You can get all the details about the festival here: http://steannegarlicfestival.wordpress.com/ or on Facebook

If you plan on coming and want to invite your friends, you can share our Facebook event.

Now I’ve got to get back to my garlic toothbrush and keep cleaning!

Saving Purslane Seed

In the last 3 years, Golden Purslane has become an on farm favorite salad green. It has a juicy refreshing taste with a sour edge that livens up a salad.

Last year we also grew a seed crop.

1 Purslane

Golden Purslane produces small yellow flowers that only last a short time. (I have yet to catch them in picture.) They then form a small green fruit in the center of the leaves. After a bit you can peel off the cap of this fruit to find some small black seed.

I was told that this is the perfect time to pull purslane plants for seed. So we did.

2 Harvesting Purslane

We cut the whole plants and packed them into bins to bring them back to the  barn.

3 Purslane bins

The succulent plants were still juicy and delicious at this point.

4 Post Harvest Purslane

We spread the plants out in a single layer on a tarp and added a few fans for ventilation.

5 Purslane Seeds Maturing

Over the next month the fruit dried up and opened to reveal thousands of small shiny black seeds.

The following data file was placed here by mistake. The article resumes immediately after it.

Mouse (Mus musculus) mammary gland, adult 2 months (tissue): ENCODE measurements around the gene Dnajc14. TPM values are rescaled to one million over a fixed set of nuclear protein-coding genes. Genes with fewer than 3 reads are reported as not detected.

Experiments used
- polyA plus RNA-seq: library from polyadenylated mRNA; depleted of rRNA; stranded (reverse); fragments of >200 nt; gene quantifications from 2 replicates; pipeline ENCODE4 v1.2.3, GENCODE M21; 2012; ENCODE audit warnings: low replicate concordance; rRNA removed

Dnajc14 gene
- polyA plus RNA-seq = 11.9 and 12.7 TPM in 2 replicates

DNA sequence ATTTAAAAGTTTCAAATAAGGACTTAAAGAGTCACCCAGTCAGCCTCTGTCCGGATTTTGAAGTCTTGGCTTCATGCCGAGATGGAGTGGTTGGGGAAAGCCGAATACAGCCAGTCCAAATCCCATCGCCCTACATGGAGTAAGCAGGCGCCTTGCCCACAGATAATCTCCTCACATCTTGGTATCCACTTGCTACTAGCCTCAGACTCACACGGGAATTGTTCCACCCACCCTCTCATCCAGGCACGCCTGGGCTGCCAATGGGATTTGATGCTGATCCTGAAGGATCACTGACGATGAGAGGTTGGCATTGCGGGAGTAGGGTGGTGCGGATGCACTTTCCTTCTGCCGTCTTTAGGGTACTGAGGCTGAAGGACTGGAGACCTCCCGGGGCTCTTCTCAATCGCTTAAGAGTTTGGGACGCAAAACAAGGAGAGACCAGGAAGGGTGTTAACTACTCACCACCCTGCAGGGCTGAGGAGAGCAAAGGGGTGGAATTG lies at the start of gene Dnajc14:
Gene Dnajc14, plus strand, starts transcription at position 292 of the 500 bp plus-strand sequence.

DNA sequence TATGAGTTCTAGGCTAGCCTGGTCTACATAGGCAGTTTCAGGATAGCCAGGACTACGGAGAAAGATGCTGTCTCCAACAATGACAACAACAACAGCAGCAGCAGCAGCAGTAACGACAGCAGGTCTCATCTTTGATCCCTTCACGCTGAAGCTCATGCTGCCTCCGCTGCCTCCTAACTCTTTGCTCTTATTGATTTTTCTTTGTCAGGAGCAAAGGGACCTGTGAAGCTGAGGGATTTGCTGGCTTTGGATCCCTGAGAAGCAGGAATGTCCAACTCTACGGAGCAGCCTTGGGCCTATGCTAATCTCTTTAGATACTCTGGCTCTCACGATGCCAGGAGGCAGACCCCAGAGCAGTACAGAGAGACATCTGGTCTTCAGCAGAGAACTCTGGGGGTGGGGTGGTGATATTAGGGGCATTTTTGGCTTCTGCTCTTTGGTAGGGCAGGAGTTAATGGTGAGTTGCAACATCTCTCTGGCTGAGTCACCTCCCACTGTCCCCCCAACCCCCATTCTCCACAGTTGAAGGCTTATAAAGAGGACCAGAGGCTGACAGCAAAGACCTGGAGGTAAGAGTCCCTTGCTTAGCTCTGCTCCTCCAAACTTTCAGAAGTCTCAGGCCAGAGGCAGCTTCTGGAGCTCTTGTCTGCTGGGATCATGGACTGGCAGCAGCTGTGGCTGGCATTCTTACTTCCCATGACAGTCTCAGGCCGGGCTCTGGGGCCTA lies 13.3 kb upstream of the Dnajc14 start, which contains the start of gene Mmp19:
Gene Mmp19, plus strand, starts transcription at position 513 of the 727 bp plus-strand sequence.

6 Purslane Wilting

The plants stayed succulent for quite a while. After 4-5 weeks the stems started to shrivel. Around that time most of the fruit had opened.

7 Purslane Bits

We took the plants outside and shook them over a big tarp. The seed easily shattered. We tossed the green plants aside and collected the dried chaff and seeds.

8 Screening Purslane Seeds

At this point we proceeded as normal to clean the seed with screens and fans. These plants were full of seed! (Such as we did with this Brassica seed.)

Thanks to Frank Morton and Tom Stearns who told me I should pull these plants. They were right.

Identifying Diseases & Pests

A lot of things try to chomp, munch, consume, and destroy our crops. Before you can figure out what to do, it’s good to know what the problem is!

My favorite reference on the subject is Diseases and Pests of Vegetable Crops in Canada, which is available as a print book. But it is also now available online for free! You can find it here.

Even though Canada is in the title, most of these diseases and pests do not respect the borders! This book is great for all veggie growers.

I hope your summers are going well, and that you don’t need this kind of book too much.